My son graduated from high school yesterday. We couldn’t watch him celebrate the completion of his schooling without recalling the day it all started all those years ago.
He was ready and excited. He had been to “School Bus 101” to get comfortable with the big yellow bus, so he waited for it impatiently on that first day of kindergarten. When it came, he bounded confidently up the steps and waved at us through the window. That was reassuring to us parents, but we weren’t ready to let him go just yet. We followed behind the bus, and when it arrived at the school, we lurked in the bushes to watch. Our son ran off the bus excitedly, and then he saw and heard all the kids that had already arrived in the playground. They were loud, and running all around, and there were a lot of them. Our son stopped dead.
“Uh, oh,” I said.
The lump in our throats and in the pit of our stomach grew as we watched him deal fearfully with his new situation. In “Parent Time,” a millennium or two passed before a teacher came to take his hand. In “Real Time” it was probably about a minute. Our son held the teacher’s hand until the bell rang and they went into the school.
When he got home at the end of the day, we asked him, “What did you think of school?”
“Too much kids,” he said.
The phrase became a recurring theme as he grew older. When he withdrew from circumstances where there was a lot of noise or too many people, my husband and I would look at each other knowingly and say, “Too much kids.”
By the time he got to high school, that began to change. He engaged more often with more people. A few weeks ago he was completely at ease at the microphone in front of much kids as the master of ceremonies at the athletic awards banquet. He received many awards for his participation, including athlete of the year. Last night at the ceremony he and a friend received awards for organizing extra-curricular activities for much kids.
After the ceremony, the crowd emerged into a central hall. Hundreds of people crowded together into a too-small space. My son and his friends moved with ease in the pack of people. My husband and I were the ones who said, “Too much kids.”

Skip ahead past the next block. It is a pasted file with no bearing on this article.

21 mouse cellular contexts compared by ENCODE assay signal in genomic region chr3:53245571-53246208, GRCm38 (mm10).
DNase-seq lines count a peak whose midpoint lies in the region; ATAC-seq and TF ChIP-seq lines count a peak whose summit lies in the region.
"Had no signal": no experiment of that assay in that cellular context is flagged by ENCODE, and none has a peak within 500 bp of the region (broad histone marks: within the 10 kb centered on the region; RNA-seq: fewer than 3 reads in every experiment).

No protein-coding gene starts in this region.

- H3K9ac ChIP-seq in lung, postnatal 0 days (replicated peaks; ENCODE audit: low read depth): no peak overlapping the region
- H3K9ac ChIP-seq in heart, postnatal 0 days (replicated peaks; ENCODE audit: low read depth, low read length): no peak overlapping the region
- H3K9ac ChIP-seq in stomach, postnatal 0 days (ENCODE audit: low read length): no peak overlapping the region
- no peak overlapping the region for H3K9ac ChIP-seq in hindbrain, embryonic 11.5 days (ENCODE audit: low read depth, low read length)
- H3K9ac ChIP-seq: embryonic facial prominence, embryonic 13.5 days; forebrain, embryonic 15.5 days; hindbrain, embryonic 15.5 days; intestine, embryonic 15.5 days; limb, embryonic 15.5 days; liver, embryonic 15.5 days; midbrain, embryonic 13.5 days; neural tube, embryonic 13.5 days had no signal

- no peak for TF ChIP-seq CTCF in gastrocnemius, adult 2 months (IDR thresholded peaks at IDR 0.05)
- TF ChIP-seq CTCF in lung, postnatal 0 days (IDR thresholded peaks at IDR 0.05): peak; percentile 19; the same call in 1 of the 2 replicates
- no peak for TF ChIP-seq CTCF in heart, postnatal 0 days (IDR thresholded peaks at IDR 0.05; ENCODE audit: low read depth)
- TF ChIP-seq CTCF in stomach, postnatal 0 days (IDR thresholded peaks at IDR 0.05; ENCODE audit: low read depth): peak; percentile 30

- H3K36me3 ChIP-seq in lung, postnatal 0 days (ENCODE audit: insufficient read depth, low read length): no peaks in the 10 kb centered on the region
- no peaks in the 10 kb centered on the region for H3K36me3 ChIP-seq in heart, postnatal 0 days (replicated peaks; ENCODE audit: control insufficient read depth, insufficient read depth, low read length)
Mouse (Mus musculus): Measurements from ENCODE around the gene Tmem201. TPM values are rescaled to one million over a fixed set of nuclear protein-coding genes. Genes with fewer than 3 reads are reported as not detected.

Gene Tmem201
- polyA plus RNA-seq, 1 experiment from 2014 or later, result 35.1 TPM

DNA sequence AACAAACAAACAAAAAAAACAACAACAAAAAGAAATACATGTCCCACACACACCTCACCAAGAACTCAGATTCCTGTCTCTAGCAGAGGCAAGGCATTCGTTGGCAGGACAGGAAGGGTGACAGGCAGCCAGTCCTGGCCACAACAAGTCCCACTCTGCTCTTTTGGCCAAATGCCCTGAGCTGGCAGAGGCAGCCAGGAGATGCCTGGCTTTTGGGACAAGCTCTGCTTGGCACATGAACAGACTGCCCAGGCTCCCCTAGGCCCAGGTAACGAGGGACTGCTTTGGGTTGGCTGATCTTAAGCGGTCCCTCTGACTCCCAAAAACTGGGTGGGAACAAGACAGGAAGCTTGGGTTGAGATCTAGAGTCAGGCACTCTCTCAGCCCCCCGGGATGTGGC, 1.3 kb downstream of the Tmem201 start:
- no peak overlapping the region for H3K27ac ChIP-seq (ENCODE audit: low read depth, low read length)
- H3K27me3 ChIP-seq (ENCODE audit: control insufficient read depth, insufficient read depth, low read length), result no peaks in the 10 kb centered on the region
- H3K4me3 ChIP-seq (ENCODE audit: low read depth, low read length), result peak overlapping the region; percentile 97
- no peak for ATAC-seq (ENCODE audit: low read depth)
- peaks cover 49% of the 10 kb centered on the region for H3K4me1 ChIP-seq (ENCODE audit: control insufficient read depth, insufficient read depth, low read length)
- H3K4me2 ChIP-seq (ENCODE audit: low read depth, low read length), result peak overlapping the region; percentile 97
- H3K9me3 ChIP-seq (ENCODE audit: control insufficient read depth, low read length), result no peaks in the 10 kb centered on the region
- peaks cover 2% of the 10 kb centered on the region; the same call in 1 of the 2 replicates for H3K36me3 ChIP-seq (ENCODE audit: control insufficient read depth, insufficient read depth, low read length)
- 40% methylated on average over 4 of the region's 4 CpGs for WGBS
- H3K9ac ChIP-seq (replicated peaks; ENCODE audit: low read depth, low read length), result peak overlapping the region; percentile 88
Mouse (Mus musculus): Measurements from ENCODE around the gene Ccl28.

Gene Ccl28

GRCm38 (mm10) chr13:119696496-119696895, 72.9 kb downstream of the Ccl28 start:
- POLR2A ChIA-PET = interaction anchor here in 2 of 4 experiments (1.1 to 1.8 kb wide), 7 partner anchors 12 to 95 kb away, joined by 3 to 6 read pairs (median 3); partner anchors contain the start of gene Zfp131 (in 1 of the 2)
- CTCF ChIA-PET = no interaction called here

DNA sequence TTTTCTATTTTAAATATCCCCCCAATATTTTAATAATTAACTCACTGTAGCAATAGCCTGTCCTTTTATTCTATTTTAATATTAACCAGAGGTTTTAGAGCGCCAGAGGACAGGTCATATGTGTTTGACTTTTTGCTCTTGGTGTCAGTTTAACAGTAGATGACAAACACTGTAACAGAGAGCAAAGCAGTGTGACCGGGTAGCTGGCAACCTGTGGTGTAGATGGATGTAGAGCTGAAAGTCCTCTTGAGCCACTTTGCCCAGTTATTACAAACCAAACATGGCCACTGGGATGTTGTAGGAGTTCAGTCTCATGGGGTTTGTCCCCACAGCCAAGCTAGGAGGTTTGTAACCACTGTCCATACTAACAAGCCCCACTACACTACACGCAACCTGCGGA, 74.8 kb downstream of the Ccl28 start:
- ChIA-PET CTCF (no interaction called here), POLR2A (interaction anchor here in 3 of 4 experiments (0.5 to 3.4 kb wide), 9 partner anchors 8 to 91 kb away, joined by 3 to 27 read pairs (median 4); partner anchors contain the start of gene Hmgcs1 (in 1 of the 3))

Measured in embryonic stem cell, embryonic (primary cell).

It was gratifying to see how our son had left fears behind.
He wasn’t the only one I noticed though. When my son was a pre-schooler I spent a couple of years as a pre-school playgroup leader. Some of the kids I supported in their potty-training years graduated last night too. One girl, who clung to the pre-school leaders and never uttered a word, is now going into pre-med. Another boy, who cried for at least a half-hour every time his mother left, waved to the crowd as he bounded across the stage. One boy, who hid under a table when he got overwhelmed, plans to be an engineer. It was gratifying to see them leave behind the fears they used to have and unfold into confident people ready to take on the world.
Graduations mark the end of stages of life, but they also initiate new challenges. Every new challenge brings with it new and different things to be afraid of. All the people who walked across the stage last night will have to keep overcoming new and different fears.
It’s a life-long process, isn’t it? Graduations are a good reminder that all of us have to keep overcoming and unfolding.
I wonder, what fears keep me holding a teacher’s hand? What fears make you hide under a table?